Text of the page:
Pen/sword

If asked about their favorite Star Wars movie, most would say Empire Strikes Back, because Hans Solo is a badass. When shit goes sideways, and Leia confesses her love, he responds, “I know.” But for me, Return of the Jedi is superior. Many hate the Ewoks, but I delight in the heroism they show when overcoming blaster-wielding stormtroopers with not much more than rocks and sticks. When you add in the speeder-bike chase on top of that? Mama mia!

What’s true of the original Star Wars trilogy holds true of the other trilogy in which Harrison Ford starred. Where most say Raiders of the Lost Ark reigns supreme for its iconic opening scene as well as the face-melting ending, I have to confess that for me Last Crusade trumps the other two. (Kingdom of the Crystal Skull doesn’t count.) Many moments in Last Crusade elicit giggles and gasps from me despite numerous viewings, but there’s only one reason it’s my favorite Indiana Jones anything. The scene that makes the movie for me, where Indy sets out to rescue his father, Henry, and his father’s friend, Marcus Brody, is special not because Indy takes on a tank with nothing more than a horse and a rock. What sets it apart is the moment when Henry, fighting for control of the tank, uses a pen to squirt ink into the eyes of his attacker, and Marcus, ever the academic, pauses to point out, “Well don’t you see? The pen is mightier than the sword.” My mother explained to ten-year-old me Marcus’ line was more than just a nod to how Henry defeated the Nazi; it possessed deeper meaning. To this day, at 38 years of age, I’m still realizing the significance of the metonymic adage (Thanks, Wikipedia!), the pen is mightier than the sword.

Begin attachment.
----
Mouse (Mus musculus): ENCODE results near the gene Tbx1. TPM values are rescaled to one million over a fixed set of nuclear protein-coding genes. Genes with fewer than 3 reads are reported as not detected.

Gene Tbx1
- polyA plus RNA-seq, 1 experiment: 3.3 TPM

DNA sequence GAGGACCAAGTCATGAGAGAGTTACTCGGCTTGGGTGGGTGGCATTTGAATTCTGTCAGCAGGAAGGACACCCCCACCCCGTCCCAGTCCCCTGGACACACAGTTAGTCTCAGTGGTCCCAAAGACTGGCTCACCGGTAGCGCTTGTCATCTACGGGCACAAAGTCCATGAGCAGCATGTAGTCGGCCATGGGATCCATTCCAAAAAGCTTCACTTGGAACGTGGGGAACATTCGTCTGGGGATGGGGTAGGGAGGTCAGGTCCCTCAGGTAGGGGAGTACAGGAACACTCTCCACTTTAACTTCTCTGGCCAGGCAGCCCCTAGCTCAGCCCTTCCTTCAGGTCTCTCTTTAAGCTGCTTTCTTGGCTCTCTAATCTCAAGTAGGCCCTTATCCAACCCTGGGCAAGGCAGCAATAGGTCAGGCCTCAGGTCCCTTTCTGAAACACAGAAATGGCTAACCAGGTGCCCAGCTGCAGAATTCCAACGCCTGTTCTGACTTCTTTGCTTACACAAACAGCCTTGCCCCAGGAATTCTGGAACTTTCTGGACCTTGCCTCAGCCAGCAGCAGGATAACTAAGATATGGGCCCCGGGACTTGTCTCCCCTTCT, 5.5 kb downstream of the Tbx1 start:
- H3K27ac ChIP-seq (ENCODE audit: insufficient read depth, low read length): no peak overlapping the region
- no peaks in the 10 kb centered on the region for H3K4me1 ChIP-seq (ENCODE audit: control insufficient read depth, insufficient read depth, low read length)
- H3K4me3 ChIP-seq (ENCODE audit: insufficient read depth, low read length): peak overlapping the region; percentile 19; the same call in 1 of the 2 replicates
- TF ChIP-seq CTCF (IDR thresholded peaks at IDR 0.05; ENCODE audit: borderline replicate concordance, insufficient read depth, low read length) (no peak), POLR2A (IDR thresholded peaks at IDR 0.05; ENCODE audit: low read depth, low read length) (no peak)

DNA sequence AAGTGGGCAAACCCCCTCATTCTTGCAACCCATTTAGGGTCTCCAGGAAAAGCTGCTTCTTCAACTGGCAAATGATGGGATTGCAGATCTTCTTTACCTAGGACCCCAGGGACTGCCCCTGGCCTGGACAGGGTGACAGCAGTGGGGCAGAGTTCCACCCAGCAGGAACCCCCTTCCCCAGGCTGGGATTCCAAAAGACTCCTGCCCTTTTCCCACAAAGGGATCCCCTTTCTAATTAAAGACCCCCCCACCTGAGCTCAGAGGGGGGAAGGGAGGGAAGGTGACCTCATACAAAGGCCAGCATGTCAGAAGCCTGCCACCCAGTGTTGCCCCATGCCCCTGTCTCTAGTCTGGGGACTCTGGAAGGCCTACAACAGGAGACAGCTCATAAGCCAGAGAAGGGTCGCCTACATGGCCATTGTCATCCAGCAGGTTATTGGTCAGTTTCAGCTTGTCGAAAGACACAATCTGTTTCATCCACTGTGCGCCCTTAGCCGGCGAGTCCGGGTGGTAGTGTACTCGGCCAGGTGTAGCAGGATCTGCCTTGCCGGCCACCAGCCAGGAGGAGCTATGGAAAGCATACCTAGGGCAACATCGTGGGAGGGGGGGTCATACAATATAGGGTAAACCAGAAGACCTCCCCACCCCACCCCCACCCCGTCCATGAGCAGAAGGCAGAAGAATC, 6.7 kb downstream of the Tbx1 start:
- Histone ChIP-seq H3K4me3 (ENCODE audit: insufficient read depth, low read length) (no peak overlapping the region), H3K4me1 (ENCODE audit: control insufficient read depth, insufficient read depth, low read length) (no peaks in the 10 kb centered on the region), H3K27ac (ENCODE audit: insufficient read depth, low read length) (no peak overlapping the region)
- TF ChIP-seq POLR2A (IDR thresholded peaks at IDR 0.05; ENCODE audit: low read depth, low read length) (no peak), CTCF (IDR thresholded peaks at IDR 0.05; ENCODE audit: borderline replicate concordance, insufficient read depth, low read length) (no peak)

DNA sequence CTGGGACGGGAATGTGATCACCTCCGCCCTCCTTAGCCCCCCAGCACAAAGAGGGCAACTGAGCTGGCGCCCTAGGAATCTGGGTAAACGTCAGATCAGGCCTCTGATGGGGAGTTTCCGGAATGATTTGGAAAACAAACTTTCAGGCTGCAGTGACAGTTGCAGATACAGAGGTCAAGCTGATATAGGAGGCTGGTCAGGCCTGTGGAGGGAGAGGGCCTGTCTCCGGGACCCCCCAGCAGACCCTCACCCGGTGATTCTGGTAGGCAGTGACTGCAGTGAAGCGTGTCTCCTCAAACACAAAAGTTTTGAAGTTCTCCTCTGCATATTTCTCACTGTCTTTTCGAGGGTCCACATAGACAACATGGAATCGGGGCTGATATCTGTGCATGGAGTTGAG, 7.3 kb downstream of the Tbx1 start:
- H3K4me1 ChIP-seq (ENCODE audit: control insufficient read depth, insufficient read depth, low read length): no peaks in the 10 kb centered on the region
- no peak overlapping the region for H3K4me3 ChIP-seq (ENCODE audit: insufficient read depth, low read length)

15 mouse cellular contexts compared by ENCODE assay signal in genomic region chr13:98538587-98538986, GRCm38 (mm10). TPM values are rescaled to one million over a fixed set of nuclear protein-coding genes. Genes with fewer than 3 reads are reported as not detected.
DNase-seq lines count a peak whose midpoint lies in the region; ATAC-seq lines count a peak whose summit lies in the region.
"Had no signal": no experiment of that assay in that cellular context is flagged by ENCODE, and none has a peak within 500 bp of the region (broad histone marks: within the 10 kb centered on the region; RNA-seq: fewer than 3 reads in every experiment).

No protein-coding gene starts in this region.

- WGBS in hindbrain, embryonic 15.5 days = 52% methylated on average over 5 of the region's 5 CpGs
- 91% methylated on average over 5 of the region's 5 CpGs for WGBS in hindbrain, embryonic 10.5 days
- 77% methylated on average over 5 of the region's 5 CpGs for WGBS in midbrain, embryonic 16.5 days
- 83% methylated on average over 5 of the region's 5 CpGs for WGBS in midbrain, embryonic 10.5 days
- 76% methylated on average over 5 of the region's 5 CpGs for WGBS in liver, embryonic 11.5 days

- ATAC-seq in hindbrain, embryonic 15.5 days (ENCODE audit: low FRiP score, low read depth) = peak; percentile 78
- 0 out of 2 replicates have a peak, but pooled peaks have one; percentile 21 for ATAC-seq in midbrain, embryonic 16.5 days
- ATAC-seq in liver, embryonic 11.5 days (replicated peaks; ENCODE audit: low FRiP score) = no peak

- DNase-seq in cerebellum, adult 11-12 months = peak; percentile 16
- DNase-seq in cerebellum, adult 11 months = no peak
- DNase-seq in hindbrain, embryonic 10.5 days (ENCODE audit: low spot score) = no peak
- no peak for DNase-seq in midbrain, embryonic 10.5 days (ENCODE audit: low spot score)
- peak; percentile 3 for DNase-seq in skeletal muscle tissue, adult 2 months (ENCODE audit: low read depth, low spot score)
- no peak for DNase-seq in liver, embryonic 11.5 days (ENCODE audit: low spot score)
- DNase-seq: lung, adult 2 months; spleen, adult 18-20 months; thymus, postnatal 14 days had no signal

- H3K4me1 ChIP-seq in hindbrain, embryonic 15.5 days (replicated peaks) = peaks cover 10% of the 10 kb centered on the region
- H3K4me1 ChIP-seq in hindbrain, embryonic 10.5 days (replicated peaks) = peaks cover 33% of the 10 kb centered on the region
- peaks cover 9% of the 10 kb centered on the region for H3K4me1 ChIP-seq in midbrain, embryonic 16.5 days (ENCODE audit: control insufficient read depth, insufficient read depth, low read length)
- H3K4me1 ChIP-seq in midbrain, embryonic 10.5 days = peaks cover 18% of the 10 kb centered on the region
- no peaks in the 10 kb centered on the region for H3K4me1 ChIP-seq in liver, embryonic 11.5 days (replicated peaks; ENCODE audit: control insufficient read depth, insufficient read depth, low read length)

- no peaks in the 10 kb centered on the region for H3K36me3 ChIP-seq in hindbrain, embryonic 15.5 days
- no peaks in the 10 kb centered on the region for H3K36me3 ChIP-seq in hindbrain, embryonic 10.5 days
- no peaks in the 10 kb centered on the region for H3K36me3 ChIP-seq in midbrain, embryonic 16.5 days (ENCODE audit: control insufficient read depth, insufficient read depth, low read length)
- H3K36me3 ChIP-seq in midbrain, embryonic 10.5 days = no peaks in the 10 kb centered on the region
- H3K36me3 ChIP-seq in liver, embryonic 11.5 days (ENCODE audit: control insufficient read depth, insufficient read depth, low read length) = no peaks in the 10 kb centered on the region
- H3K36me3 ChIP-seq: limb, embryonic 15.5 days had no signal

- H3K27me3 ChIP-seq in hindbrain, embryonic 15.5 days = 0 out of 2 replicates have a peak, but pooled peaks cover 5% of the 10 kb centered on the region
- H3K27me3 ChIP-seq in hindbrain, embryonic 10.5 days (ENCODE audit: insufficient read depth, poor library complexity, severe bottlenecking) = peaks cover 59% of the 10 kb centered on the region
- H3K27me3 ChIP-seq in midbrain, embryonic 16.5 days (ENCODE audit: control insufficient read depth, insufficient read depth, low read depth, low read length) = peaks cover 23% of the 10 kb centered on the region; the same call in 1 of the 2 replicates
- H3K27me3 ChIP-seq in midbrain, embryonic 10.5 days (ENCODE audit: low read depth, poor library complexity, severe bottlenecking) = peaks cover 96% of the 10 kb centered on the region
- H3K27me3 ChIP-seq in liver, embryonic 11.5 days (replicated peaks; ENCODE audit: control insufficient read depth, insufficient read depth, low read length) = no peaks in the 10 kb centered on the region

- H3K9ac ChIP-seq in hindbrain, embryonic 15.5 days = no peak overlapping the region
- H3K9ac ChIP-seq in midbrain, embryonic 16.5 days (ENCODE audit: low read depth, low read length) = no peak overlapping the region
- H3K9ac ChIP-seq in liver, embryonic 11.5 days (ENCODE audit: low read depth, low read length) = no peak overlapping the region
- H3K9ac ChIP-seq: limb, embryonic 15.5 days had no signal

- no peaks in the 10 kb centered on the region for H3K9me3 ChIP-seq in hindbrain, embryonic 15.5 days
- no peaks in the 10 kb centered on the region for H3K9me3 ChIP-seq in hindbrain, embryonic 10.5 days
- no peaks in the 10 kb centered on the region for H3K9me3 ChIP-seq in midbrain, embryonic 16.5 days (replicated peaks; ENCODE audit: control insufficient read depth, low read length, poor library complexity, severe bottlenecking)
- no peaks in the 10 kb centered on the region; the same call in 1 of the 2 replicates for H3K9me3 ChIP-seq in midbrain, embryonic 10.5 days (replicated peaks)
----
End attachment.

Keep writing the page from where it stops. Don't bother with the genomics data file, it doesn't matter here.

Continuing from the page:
As a middle school English teacher and husband, I know firsthand the power words possess. Just this month, one of my students threatened others via social media and is my student no longer, finishing out the year at an alternative school. The other week, I placed my wife, Laura, in a situation where in jest, a friend threw out the word ‘stupid,’ opening up a wound in Laura stemming back to childhood when her mother, frustrated when she felt Laura took too long to answer, demanded, “What’s the matter with you; are you stupid or something?” Realizing how upset Laura was, I helped resolve the issue and in so doing was reminded that while calling Laura ‘asshole’ will make her laugh, calling anyone ‘stupid’ in Laura’s presence will deconstruct her calm like dynamite razing a skyscraper.